That’s Logic

Photo by Pixabay on

I once worked as a software quality assurance analyst for a pharmaceutical distribution company. My job involved developing, implementing, and monitoring policies and procedures for creating, testing, and installing the company’s software. I was privileged to work with some of the brightest people I’ve ever known, not least among them was my boss.

Before attending Temple University to pursue graduate work in philosophy, I spent two years studying philosophy at Mississippi State University. I studied logic with the late Professor Jay T. Keehley at MSU. He was an engaging, thought-provoking, and demanding, teacher. One of the things I learned from him was how to do proofs in logic. 

Typically, there is more than one way to show that a conclusion follows necessarily from a given set of premises. Though they did get the job done, my attempts tended to be somewhat pedantic. They involved several steps, more than necessary. On the other hand, my teacher’s proofs were always elegant. I might require fifteen steps, for example, whereas he only needed five. 

When I worked as a software QA analyst, my boss was in the same league as my logic professor. His expertise, however, was in business software, not philosophical logic. Sometimes, when I was sharing research with him, he would stop me and say, “Gershon, think horses, not zebras.” This statement was his shorthand for the adage: When you hear hoofbeats behind you, think horses, not zebras. On the whole, it is excellent advice. It is especially fitting advice in the business world, though it also can be fruitful in other areas.

Last week my wife misplaced one of her credit cards. She came to tell me that she couldn’t find it after spending a good deal of time looking for it. She was frustrated. I asked her where she usually kept it. In her wallet, she said. And where do you ordinarily keep that? In my purse, she answered, but it’s not there.

Realizing that there was no peace in my immediate future, I got up to help her look for the card. I saw her purse sitting on the couch by the window. I noticed that the window’s screen was open a few inches. Aha, I thought. I remembered a story a friend had told me of how criminals once stole things from inside her house even though all the windows had security bars covering them. And nothing indicated forced entry, neither the windows nor the house’s doors. The criminals slid an unlocked window open. They could do this since the bars covering it were wide enough to slip a hand through and reach the window. After the window was open, they used one of those devices to place or retrieve merchandise on a high shelf in a store to grab and pull things out through the window. I reasoned a thief stole my wife’s credit card using the same method. Quod erat demonstrandum! I felt quite like Sherlock, confident that I had solved the case of the missing credit card.

My practical, pragmatic wife did not buy my suggestion. She was more inclined to think that she had left the card in a store; she had been in a couple of them shopping earlier in the day. I thought my idea was far more interesting, brilliant even. Still, I could not persuade her. She can be downright stubborn at times. Drearily, I joined her in one last search of her office before she decided to retrace the steps of her morning’s shopping journey. Well, in a few minutes, she held the card up in the air and exclaimed, “I found it.” It was lying in her laptop computer under the closed screen. She had used it to pay some bills and inadvertently left it there when she shut the laptop. Dang. Foiled again, I thought.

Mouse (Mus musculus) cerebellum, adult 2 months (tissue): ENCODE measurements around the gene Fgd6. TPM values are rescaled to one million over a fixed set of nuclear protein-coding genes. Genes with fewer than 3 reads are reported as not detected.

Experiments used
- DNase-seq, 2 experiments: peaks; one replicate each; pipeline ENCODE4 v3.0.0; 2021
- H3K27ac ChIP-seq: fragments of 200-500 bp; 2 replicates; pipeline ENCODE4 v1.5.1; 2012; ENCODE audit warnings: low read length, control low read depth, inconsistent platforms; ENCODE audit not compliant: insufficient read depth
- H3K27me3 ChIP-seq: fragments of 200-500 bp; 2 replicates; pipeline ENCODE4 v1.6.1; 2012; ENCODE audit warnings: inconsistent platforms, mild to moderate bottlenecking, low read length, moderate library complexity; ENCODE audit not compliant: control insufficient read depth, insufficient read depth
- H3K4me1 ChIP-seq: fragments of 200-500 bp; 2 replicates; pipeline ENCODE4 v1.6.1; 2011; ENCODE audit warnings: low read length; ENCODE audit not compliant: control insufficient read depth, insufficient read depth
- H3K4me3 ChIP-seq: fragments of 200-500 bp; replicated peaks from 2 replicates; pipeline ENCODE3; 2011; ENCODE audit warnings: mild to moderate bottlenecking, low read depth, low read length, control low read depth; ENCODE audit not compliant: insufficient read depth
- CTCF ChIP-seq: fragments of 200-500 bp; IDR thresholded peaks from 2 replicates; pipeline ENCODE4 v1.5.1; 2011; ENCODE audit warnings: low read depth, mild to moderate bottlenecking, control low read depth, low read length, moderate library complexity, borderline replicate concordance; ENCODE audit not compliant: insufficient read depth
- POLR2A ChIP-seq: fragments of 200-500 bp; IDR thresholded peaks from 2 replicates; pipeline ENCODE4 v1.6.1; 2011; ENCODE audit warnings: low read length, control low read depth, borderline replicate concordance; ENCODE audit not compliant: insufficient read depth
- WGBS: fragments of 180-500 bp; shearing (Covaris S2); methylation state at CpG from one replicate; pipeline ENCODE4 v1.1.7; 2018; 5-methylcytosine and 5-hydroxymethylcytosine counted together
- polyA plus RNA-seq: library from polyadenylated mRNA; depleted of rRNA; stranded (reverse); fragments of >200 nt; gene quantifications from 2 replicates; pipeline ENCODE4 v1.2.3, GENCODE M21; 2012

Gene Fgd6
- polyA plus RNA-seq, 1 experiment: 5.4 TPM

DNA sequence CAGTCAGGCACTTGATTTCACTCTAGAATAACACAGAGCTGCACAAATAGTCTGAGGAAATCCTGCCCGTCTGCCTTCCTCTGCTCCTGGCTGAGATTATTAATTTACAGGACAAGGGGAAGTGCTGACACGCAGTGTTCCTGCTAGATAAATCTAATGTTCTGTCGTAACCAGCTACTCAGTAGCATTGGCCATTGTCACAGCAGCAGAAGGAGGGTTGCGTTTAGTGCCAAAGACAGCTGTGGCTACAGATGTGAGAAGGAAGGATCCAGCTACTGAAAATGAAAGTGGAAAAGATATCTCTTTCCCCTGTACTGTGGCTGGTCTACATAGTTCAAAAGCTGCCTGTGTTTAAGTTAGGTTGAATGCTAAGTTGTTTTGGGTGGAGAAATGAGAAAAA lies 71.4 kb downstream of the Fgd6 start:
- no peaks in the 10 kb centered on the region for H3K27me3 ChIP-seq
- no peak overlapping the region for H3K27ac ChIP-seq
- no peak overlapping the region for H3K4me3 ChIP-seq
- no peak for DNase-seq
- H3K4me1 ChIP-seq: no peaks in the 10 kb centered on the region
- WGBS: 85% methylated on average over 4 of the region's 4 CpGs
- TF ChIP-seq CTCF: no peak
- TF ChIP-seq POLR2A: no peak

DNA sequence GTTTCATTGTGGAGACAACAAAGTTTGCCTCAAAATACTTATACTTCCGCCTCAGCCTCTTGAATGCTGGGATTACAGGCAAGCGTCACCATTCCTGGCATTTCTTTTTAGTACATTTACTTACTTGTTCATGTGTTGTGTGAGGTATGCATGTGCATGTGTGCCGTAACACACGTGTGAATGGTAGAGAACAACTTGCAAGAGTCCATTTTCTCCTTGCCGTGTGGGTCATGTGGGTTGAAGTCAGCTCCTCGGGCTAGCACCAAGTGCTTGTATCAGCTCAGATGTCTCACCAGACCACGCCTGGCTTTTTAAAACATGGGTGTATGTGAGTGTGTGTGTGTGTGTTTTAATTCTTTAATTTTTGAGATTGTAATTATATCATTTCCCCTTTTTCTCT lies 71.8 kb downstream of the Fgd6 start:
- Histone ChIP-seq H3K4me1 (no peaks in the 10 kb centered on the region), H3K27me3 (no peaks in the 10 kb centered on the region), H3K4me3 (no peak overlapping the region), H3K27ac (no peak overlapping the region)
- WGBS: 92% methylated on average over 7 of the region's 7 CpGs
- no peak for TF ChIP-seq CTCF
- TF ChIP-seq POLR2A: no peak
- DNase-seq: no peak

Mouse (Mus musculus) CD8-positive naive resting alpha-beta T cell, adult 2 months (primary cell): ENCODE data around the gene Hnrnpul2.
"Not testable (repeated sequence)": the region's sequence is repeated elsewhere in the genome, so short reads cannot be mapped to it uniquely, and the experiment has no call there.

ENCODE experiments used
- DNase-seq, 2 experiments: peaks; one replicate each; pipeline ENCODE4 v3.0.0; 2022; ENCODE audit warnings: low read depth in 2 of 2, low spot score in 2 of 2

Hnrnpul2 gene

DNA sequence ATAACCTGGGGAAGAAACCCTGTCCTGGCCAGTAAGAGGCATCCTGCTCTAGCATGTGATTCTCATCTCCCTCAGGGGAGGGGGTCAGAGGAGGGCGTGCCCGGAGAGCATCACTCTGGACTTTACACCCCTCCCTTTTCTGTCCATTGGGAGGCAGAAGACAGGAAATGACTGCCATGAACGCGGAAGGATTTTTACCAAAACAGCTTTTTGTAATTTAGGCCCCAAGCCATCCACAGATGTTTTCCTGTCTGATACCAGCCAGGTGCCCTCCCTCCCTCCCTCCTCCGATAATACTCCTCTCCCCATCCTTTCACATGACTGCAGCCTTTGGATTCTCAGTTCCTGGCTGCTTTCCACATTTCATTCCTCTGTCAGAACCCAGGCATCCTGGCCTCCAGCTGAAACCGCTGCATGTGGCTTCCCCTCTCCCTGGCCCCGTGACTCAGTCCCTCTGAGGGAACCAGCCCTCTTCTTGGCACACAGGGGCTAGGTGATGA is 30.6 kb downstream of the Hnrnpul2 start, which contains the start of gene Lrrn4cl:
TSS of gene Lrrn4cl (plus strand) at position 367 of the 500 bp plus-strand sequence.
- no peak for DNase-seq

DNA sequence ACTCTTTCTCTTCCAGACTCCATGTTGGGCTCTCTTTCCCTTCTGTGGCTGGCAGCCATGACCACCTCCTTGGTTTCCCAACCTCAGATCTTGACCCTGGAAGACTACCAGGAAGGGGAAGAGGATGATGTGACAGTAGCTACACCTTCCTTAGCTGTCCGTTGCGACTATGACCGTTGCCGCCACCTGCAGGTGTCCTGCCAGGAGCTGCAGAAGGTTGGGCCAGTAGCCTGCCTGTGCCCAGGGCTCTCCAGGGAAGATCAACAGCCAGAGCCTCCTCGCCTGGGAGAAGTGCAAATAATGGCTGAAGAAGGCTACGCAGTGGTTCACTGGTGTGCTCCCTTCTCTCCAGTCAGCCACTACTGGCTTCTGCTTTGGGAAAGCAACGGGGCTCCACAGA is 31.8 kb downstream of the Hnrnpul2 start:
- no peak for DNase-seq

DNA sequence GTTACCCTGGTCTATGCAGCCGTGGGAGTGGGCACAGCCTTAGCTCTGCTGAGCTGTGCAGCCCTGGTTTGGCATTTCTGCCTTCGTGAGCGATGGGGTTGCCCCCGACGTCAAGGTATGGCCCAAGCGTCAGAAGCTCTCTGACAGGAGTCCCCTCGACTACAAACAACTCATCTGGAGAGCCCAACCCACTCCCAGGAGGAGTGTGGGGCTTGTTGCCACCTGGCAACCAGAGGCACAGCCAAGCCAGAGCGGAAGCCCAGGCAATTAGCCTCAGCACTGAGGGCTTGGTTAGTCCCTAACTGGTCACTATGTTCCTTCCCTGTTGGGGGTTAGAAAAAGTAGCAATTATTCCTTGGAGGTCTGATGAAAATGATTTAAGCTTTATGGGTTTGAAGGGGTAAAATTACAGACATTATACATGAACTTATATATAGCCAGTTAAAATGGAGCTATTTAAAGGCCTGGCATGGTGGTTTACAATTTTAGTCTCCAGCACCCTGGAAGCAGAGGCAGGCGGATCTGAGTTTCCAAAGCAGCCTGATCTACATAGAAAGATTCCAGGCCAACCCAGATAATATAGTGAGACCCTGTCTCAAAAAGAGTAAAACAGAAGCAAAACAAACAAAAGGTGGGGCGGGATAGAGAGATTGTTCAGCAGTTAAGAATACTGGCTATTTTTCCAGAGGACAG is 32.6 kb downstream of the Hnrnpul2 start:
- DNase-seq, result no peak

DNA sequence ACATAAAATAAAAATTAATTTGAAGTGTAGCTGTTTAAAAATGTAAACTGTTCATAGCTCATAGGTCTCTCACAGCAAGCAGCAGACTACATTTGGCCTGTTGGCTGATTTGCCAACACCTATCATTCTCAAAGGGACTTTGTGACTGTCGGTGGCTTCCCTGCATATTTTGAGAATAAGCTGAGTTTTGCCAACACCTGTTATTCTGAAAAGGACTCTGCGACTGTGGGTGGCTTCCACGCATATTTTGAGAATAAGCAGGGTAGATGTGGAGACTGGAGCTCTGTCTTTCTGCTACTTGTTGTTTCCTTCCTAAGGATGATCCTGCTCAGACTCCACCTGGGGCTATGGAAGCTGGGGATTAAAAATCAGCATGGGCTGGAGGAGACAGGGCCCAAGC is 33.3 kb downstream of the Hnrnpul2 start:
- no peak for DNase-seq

“If it was so, it might be; and if it were so, it would be; but as it isn’t, it ain’t. That’s logic.”

Tweedledee in Through the Looking Glass, Chapter 4, Lewis Carroll

In the afternoon, I was getting some laundry off a bed in our guest bedroom. I noticed a cat lounging on the external bars covering the room’s window, enjoying the sun. Then I remembered. We had trouble a while back with a cat pushing open the sliding screen on the door leading to our backyard. I worked up a way to prevent it, and it’s proven successful, one of my few mechanical solutions that panned out. Then I put two and two together. The cat pushed aside the window screen; he didn’t come into the house, though. Why? There is living here the ever-vigilant wonder-dog, Kulfi. I’ve now secured that window as well.

Cat in Window. Photo by Gershon.

After all of this, I thought of my boss and his sage advice to think of horses, not zebras. Years later, his advice is as good as ever.

One last thought: if you are a writer, a teller of tales, I want to encourage you to continue thinking of zebras. It’s incredible the stories you can write when those marvelous striped “horses” lead you. They can stimulate the spinning of great yarns.

May you and yours be safe and continue to grow in these difficult times.

All the best,

Author: Gershon Ben-Avraham

Gershon Ben-Avraham is an American-Israeli writer. He lives in Beersheba, Israel, on the edge of the Negev Desert. He and his wife share their lives with a gentle blue-merle long-haired collie. Ben-Avraham earned an MA in Philosophy (Aesthetics) from Temple University. His short story, “Yoineh Bodek,” (Image) received “Special Mention” in the Pushcart Prize XLlV: Best of the Small Presses 2020 Edition. Kelsay Books published his chapbook “God’s Memory” in 2021. חב"ד‎

2 thoughts

  1. My life was been spent feeling like I was a zebra trying to fit in with horses, until the day I realized that being good at being a zebra was my purpose

    Liked by 1 person

Leave a Reply

Fill in your details below or click an icon to log in: Logo

You are commenting using your account. Log Out /  Change )

Facebook photo

You are commenting using your Facebook account. Log Out /  Change )

Connecting to %s

This site uses Akismet to reduce spam. Learn how your comment data is processed.